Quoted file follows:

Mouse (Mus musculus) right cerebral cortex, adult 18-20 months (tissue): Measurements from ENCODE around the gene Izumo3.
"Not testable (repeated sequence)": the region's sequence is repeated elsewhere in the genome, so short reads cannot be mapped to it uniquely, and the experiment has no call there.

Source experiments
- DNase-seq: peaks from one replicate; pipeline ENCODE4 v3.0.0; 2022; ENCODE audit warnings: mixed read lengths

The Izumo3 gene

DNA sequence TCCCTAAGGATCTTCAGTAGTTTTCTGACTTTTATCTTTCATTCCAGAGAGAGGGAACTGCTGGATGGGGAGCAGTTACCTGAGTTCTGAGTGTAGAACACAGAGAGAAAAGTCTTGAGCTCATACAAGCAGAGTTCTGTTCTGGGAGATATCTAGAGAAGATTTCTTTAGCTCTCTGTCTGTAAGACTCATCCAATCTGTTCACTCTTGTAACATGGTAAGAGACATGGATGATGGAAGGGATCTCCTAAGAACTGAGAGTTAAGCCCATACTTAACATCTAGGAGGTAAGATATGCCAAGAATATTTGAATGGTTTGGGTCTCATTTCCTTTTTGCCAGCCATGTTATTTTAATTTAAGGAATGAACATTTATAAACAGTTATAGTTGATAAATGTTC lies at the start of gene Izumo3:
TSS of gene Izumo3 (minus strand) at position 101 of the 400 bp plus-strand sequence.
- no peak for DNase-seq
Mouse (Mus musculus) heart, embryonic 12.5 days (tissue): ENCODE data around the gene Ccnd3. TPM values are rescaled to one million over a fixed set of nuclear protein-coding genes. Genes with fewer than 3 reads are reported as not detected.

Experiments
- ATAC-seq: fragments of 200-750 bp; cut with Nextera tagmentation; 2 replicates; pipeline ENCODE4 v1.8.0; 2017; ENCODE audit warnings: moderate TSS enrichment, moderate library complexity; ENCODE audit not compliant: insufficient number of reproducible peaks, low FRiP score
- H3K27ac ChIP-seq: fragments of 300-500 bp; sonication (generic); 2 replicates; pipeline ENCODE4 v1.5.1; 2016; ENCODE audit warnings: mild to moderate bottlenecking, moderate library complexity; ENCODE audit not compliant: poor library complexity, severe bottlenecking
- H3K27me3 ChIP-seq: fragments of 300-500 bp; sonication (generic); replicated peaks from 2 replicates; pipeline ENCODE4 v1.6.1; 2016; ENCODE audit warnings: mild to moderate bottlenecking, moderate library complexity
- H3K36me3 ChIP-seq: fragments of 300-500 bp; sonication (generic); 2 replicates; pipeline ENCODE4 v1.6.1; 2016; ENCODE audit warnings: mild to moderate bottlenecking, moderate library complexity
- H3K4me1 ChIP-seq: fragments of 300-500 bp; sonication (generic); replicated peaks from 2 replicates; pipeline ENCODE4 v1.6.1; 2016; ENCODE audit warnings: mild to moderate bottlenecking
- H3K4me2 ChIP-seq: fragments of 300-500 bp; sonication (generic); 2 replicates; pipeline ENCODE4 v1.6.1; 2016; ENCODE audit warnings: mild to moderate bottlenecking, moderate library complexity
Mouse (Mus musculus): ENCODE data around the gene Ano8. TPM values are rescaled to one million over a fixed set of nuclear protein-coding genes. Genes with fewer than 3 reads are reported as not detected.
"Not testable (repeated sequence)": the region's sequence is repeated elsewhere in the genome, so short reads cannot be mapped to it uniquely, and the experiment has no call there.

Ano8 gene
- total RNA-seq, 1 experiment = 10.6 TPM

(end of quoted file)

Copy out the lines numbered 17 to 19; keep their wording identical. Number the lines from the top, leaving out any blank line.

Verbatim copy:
Mouse (Mus musculus): ENCODE data around the gene Ano8. TPM values are rescaled to one million over a fixed set of nuclear protein-coding genes. Genes with fewer than 3 reads are reported as not detected.
"Not testable (repeated sequence)": the region's sequence is repeated elsewhere in the genome, so short reads cannot be mapped to it uniquely, and the experiment has no call there.

Ano8 gene